It’s finally summer, and energy wonks know what that means: the annual release of energy data from BP. While the data can be extremely useful for all manner of analysis and modeling, it also serves as tea leaves, allowing people to proclaim the truth of their preferred narrative, clearly reflected in the mess of data.
Renewables advocates will trumpet another record year for wind and solar, which is true. Climate hawks will caution that clean energy is not growing nearly fast enough and fossil fuels are still growing strong, which is also true. Nuclear supporters can breathe a small sigh of relief that nuclear generation continued its fifth year of growth post-Fukushima.
But what’s more important than cheering or bemoaning these individual trends is understanding the big picture of the global energy transition, the underlying drivers of these trends, and determining which can and cannot be influenced by policy and technological innovation. More sobering would be to question how effective our past policies have been: is this the amount of progress on clean energy we expect for the amount of effort we’ve put in? With this question in mind, let’s take a look at the notable trends in the BP data.
Most of the news is more of the same: global energy consumption and carbon emissions continued to rise, the carbon intensity of energy continued to fall, as did fossil fuel’s share of global energy.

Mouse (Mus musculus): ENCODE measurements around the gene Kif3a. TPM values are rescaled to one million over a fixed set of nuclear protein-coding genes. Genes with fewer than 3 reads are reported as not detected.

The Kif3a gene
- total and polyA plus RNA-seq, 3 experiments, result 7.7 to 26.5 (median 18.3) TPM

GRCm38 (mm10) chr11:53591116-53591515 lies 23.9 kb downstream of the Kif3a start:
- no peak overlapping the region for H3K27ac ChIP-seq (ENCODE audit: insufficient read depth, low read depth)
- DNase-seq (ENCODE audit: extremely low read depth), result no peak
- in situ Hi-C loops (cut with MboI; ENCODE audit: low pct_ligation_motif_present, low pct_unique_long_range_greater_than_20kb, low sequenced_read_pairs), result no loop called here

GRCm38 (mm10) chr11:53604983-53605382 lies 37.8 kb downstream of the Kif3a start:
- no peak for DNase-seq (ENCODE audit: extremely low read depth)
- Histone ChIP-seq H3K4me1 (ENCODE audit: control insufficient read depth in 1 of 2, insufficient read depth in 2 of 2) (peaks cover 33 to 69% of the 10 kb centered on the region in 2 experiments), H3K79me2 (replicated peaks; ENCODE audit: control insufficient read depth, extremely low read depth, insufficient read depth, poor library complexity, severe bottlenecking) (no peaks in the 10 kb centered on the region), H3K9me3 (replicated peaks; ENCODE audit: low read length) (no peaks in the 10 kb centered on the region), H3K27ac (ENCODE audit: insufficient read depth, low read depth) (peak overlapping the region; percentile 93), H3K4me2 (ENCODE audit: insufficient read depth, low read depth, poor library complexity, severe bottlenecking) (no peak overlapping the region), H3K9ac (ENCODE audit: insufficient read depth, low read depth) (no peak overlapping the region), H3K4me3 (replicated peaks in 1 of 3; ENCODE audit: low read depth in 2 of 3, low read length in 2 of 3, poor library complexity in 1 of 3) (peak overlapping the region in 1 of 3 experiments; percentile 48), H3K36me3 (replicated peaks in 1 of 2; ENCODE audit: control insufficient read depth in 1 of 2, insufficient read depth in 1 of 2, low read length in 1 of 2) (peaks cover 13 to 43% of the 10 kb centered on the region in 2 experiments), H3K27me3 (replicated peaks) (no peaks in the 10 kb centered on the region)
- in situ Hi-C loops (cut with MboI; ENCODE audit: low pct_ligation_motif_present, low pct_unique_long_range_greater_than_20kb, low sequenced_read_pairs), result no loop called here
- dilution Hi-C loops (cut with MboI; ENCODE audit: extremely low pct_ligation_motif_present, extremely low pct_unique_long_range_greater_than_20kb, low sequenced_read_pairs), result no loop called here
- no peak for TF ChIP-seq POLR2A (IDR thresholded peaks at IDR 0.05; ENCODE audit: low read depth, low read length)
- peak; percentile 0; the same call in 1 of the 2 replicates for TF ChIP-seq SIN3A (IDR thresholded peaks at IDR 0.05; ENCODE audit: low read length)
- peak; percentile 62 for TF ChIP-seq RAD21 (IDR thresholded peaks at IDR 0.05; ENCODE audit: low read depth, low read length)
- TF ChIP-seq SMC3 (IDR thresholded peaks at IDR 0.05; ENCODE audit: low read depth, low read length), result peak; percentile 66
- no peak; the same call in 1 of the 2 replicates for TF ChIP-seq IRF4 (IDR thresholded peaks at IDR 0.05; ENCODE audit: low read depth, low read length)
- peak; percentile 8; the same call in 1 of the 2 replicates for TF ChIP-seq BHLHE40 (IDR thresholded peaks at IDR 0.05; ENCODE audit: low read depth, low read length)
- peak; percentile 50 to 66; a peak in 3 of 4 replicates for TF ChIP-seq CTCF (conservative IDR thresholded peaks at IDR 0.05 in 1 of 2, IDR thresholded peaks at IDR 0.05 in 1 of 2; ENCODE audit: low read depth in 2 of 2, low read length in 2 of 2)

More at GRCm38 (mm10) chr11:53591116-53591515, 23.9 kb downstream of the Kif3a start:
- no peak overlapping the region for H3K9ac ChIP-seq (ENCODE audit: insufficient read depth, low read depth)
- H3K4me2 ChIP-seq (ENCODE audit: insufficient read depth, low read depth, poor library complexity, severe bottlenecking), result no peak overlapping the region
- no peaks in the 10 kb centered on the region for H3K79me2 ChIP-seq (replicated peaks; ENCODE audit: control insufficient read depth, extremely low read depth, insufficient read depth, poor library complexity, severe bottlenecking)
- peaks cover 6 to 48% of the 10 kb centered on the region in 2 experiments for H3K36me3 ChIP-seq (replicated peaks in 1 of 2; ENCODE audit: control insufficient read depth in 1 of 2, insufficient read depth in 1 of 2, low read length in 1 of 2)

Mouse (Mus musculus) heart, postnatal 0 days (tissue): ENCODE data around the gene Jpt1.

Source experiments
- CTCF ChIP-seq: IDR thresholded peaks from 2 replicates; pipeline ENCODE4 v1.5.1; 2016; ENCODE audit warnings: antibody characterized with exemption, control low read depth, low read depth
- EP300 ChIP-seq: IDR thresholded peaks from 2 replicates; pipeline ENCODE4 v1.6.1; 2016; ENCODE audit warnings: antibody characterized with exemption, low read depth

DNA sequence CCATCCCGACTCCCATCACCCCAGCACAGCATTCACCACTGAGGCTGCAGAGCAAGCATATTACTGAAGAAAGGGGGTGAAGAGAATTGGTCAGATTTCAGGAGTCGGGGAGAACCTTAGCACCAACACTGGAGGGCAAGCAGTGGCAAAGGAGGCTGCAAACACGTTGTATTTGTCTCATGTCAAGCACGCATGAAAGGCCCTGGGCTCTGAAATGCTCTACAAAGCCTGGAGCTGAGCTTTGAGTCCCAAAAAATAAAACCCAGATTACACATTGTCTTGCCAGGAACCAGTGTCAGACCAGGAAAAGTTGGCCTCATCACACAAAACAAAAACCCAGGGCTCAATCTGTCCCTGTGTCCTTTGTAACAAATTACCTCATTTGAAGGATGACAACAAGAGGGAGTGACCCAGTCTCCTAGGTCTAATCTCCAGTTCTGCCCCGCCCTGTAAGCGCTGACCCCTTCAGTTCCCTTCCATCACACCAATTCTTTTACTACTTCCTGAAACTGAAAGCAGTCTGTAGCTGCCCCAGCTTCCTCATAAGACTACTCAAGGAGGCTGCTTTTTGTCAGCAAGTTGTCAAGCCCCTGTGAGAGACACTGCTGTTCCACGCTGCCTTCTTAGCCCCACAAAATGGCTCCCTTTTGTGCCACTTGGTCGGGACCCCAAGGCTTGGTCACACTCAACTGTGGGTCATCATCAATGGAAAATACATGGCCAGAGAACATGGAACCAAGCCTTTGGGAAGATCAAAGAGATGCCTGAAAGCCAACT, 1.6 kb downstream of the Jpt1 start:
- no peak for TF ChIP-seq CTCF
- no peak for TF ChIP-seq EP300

In positive news, wind and solar had a record year, with non-hydro renewables adding over 300 TWh of annual electricity generation. They now generate 8.5% of global electricity, almost catching up with nuclear at 10% and hydro at 16%. Interestingly, while we often think of the power sector as easier to decarbonize than energy overall, the record of low-carbon electricity is less impressive than primary energy. In 2017, all low-carbon sources made up 34% of global electricity generation, but that’s down from a peak of 37% in 1993. (In primary energy, low-carbon sources are currently at an all-time high of 15% of global energy consumption.) So electricity is much cleaner than primary energy, but it hasn’t changed much in thirty years, despite decades of renewables deployment incentives and mandates.
Worryingly, coal consumption for electricity grew by almost the same amount (270 TWh) as non-hydro renewables in 2017. In fact, coal’s continuing dominance globally is one of the most interesting stories buried in this data. Globally, coal is keeping pace with renewables in the power sector; we’ll explore the drivers of this trend in an upcoming post.
Our long-time readers won’t be surprised by our conclusion: the energy technologies we have today are not up to the task of rapid, deep decarbonization, so we need a much bigger push on innovation in zero-carbon alternatives, especially in the industrial and transportation sector.
But these regular releases of energy data should also serve as a reminder to all of us to check our priors and our biases, to look at the energy picture as a whole and not just the optimistic or pessimistic story we’d like to focus on, and to remain open-minded and curious about what policies and technologies might accelerate progress on decarbonization.